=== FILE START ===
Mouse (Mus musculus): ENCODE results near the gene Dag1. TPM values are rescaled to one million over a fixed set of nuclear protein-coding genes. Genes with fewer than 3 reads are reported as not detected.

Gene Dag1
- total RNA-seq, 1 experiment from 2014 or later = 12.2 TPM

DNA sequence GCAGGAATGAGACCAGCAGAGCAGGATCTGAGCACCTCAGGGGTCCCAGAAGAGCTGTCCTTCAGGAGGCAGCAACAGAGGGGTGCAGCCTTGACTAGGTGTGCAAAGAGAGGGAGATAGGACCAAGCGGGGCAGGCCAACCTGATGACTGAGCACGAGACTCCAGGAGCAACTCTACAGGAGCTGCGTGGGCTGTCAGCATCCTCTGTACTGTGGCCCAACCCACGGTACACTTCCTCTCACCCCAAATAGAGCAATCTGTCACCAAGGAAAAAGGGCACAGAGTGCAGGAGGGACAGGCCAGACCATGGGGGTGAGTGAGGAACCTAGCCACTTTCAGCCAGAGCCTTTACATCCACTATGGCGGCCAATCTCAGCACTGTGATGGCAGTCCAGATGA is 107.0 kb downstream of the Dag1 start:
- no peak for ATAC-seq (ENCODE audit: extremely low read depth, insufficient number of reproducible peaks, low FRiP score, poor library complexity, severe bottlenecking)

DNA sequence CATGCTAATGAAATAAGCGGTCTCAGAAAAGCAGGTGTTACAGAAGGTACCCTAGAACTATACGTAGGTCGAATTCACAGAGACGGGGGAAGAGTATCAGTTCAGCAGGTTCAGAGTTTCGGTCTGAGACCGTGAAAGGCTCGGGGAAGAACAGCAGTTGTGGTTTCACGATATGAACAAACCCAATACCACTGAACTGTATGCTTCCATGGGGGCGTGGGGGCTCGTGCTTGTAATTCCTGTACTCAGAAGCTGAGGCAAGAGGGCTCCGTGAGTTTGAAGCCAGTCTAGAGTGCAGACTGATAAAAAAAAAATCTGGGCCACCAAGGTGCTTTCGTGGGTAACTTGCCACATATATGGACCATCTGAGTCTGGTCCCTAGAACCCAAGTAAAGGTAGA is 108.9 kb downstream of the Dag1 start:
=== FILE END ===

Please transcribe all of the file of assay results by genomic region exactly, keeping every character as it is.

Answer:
Mouse (Mus musculus): ENCODE results near the gene Dag1. TPM values are rescaled to one million over a fixed set of nuclear protein-coding genes. Genes with fewer than 3 reads are reported as not detected.

Gene Dag1
- total RNA-seq, 1 experiment from 2014 or later = 12.2 TPM

DNA sequence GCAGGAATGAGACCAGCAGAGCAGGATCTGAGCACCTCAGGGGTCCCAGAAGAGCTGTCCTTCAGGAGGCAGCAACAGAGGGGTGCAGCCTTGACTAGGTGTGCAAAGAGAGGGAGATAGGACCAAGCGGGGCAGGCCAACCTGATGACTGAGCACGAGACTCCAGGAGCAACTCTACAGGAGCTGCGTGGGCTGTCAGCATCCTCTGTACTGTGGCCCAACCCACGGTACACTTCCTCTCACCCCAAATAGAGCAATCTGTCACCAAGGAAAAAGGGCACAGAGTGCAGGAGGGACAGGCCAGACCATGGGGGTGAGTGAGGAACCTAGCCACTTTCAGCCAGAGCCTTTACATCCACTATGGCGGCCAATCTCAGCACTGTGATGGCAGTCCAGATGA is 107.0 kb downstream of the Dag1 start:
- no peak for ATAC-seq (ENCODE audit: extremely low read depth, insufficient number of reproducible peaks, low FRiP score, poor library complexity, severe bottlenecking)

DNA sequence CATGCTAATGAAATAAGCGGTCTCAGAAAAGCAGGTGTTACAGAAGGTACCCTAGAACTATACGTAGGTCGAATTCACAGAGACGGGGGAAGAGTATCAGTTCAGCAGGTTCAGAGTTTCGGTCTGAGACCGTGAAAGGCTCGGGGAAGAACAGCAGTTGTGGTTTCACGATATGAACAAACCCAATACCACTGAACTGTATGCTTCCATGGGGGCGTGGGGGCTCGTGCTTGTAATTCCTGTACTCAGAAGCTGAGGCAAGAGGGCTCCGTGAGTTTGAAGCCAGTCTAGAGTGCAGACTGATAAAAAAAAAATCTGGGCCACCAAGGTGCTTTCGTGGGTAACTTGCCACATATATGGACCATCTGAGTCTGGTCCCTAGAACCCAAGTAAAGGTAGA is 108.9 kb downstream of the Dag1 start: